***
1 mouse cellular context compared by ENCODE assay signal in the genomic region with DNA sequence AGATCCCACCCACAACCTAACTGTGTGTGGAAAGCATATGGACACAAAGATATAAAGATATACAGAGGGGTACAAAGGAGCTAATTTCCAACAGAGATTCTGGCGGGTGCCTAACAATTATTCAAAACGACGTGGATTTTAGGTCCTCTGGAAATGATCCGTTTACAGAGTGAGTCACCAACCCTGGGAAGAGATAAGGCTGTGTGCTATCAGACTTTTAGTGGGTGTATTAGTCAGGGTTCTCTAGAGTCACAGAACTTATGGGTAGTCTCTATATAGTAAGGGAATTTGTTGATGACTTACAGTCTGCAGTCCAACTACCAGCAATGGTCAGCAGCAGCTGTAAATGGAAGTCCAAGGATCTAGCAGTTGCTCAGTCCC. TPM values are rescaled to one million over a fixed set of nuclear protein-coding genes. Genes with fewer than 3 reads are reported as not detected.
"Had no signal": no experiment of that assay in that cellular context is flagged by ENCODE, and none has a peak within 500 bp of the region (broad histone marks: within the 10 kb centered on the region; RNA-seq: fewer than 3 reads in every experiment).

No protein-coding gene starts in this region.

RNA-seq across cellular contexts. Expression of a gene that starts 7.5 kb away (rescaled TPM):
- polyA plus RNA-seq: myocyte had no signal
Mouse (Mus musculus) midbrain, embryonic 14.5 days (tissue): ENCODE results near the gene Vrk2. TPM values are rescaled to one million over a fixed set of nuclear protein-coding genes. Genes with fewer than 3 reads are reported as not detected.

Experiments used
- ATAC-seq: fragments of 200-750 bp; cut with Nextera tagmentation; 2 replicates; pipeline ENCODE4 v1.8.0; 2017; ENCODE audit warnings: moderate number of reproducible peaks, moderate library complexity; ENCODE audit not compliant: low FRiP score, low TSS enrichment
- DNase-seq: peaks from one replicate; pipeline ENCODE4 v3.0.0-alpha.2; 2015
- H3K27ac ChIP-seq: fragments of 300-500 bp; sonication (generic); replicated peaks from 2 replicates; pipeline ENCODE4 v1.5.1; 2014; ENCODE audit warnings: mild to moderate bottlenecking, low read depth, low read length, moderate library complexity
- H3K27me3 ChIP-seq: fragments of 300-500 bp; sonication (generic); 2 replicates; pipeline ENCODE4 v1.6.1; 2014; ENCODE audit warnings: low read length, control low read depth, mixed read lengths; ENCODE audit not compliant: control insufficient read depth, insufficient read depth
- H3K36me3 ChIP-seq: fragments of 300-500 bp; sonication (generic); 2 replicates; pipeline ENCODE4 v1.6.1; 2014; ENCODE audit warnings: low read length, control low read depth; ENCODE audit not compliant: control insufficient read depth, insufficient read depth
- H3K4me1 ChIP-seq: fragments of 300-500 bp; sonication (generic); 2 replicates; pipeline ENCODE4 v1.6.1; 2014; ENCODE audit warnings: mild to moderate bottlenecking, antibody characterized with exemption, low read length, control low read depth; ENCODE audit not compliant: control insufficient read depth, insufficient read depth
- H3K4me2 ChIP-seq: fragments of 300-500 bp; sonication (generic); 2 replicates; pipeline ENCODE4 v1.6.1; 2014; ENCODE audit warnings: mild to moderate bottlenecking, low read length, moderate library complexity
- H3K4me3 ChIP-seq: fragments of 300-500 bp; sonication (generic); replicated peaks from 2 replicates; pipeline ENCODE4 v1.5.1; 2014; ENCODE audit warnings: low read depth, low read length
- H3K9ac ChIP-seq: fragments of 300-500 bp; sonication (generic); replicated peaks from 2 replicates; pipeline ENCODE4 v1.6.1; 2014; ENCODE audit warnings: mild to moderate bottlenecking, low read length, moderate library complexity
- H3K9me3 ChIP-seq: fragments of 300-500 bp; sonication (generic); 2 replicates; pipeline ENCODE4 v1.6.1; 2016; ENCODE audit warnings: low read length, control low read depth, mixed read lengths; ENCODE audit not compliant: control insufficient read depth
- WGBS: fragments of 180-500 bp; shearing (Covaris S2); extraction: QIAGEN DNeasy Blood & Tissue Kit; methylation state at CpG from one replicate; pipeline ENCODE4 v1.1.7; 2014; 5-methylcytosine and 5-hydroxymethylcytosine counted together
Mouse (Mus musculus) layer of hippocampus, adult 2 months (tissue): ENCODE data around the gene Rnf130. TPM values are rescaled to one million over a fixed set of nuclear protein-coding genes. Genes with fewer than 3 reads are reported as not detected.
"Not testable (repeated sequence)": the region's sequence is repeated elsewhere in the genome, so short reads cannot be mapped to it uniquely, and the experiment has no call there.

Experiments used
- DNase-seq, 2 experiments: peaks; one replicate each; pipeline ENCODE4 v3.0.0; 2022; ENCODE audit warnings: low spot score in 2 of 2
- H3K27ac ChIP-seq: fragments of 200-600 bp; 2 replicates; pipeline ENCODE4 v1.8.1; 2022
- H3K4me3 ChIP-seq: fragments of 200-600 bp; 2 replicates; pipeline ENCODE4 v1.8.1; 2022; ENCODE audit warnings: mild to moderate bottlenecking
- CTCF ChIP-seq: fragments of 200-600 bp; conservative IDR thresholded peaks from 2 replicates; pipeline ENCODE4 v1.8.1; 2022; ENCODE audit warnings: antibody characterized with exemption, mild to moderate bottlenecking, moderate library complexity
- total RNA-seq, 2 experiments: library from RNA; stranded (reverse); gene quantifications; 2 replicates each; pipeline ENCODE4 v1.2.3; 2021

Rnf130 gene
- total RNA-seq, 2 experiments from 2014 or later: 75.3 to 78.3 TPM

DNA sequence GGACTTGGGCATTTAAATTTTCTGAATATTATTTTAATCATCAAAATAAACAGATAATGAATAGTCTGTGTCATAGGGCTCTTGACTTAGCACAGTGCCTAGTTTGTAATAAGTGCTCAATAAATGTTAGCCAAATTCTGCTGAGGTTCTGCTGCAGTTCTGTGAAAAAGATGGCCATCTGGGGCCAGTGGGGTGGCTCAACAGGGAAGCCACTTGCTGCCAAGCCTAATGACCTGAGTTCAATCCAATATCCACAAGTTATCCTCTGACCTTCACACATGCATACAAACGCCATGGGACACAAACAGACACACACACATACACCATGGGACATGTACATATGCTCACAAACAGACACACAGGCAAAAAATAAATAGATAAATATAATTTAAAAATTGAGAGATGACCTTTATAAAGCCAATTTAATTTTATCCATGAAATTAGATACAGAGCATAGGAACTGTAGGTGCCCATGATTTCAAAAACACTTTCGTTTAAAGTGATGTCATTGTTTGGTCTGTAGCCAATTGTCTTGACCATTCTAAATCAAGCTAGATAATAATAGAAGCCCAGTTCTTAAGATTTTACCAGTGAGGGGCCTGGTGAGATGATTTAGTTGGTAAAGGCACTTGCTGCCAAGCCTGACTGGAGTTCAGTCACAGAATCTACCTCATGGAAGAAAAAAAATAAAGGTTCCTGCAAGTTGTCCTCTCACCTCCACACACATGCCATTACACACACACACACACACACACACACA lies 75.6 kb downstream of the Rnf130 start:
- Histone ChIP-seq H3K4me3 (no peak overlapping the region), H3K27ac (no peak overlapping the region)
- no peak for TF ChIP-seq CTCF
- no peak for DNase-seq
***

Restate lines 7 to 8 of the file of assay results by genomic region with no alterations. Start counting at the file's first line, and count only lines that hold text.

Experiments used
- ATAC-seq: fragments of 200-750 bp; cut with Nextera tagmentation; 2 replicates; pipeline ENCODE4 v1.8.0; 2017; ENCODE audit warnings: moderate number of reproducible peaks, moderate library complexity; ENCODE audit not compliant: low FRiP score, low TSS enrichment